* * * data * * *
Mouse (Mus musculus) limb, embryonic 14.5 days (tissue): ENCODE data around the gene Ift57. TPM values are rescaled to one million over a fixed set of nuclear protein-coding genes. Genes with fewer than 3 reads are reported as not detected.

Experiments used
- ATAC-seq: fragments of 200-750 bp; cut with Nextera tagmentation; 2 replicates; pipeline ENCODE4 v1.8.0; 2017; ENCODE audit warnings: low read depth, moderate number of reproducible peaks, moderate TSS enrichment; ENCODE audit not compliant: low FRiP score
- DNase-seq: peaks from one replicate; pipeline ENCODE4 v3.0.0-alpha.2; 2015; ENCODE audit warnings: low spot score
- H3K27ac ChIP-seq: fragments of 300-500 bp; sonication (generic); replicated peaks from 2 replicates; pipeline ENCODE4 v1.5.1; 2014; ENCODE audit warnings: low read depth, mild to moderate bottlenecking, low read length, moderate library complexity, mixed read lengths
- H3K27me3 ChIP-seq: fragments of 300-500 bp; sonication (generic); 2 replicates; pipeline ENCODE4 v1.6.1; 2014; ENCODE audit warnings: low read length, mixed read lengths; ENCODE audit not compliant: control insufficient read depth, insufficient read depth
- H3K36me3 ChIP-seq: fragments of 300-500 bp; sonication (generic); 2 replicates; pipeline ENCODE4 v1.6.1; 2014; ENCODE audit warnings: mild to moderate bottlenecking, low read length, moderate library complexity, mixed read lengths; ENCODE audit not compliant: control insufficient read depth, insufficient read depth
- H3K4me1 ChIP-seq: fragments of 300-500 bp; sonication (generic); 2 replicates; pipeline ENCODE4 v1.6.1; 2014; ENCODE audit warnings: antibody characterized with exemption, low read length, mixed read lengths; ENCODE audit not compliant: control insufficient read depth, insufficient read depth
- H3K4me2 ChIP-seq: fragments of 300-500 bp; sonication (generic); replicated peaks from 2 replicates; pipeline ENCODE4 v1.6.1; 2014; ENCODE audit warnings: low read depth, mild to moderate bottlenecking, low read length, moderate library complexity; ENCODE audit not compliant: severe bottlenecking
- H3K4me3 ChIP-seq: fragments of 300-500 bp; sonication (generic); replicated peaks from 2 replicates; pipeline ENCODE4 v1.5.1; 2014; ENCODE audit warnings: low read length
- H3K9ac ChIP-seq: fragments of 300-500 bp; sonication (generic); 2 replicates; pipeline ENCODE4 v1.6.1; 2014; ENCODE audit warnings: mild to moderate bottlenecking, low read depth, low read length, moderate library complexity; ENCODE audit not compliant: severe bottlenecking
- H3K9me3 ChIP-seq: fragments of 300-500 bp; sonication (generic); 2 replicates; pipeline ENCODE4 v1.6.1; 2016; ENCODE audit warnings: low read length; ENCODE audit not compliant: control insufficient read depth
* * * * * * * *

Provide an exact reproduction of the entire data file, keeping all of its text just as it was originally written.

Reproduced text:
Mouse (Mus musculus) limb, embryonic 14.5 days (tissue): ENCODE data around the gene Ift57. TPM values are rescaled to one million over a fixed set of nuclear protein-coding genes. Genes with fewer than 3 reads are reported as not detected.

Experiments used
- ATAC-seq: fragments of 200-750 bp; cut with Nextera tagmentation; 2 replicates; pipeline ENCODE4 v1.8.0; 2017; ENCODE audit warnings: low read depth, moderate number of reproducible peaks, moderate TSS enrichment; ENCODE audit not compliant: low FRiP score
- DNase-seq: peaks from one replicate; pipeline ENCODE4 v3.0.0-alpha.2; 2015; ENCODE audit warnings: low spot score
- H3K27ac ChIP-seq: fragments of 300-500 bp; sonication (generic); replicated peaks from 2 replicates; pipeline ENCODE4 v1.5.1; 2014; ENCODE audit warnings: low read depth, mild to moderate bottlenecking, low read length, moderate library complexity, mixed read lengths
- H3K27me3 ChIP-seq: fragments of 300-500 bp; sonication (generic); 2 replicates; pipeline ENCODE4 v1.6.1; 2014; ENCODE audit warnings: low read length, mixed read lengths; ENCODE audit not compliant: control insufficient read depth, insufficient read depth
- H3K36me3 ChIP-seq: fragments of 300-500 bp; sonication (generic); 2 replicates; pipeline ENCODE4 v1.6.1; 2014; ENCODE audit warnings: mild to moderate bottlenecking, low read length, moderate library complexity, mixed read lengths; ENCODE audit not compliant: control insufficient read depth, insufficient read depth
- H3K4me1 ChIP-seq: fragments of 300-500 bp; sonication (generic); 2 replicates; pipeline ENCODE4 v1.6.1; 2014; ENCODE audit warnings: antibody characterized with exemption, low read length, mixed read lengths; ENCODE audit not compliant: control insufficient read depth, insufficient read depth
- H3K4me2 ChIP-seq: fragments of 300-500 bp; sonication (generic); replicated peaks from 2 replicates; pipeline ENCODE4 v1.6.1; 2014; ENCODE audit warnings: low read depth, mild to moderate bottlenecking, low read length, moderate library complexity; ENCODE audit not compliant: severe bottlenecking
- H3K4me3 ChIP-seq: fragments of 300-500 bp; sonication (generic); replicated peaks from 2 replicates; pipeline ENCODE4 v1.5.1; 2014; ENCODE audit warnings: low read length
- H3K9ac ChIP-seq: fragments of 300-500 bp; sonication (generic); 2 replicates; pipeline ENCODE4 v1.6.1; 2014; ENCODE audit warnings: mild to moderate bottlenecking, low read depth, low read length, moderate library complexity; ENCODE audit not compliant: severe bottlenecking
- H3K9me3 ChIP-seq: fragments of 300-500 bp; sonication (generic); 2 replicates; pipeline ENCODE4 v1.6.1; 2016; ENCODE audit warnings: low read length; ENCODE audit not compliant: control insufficient read depth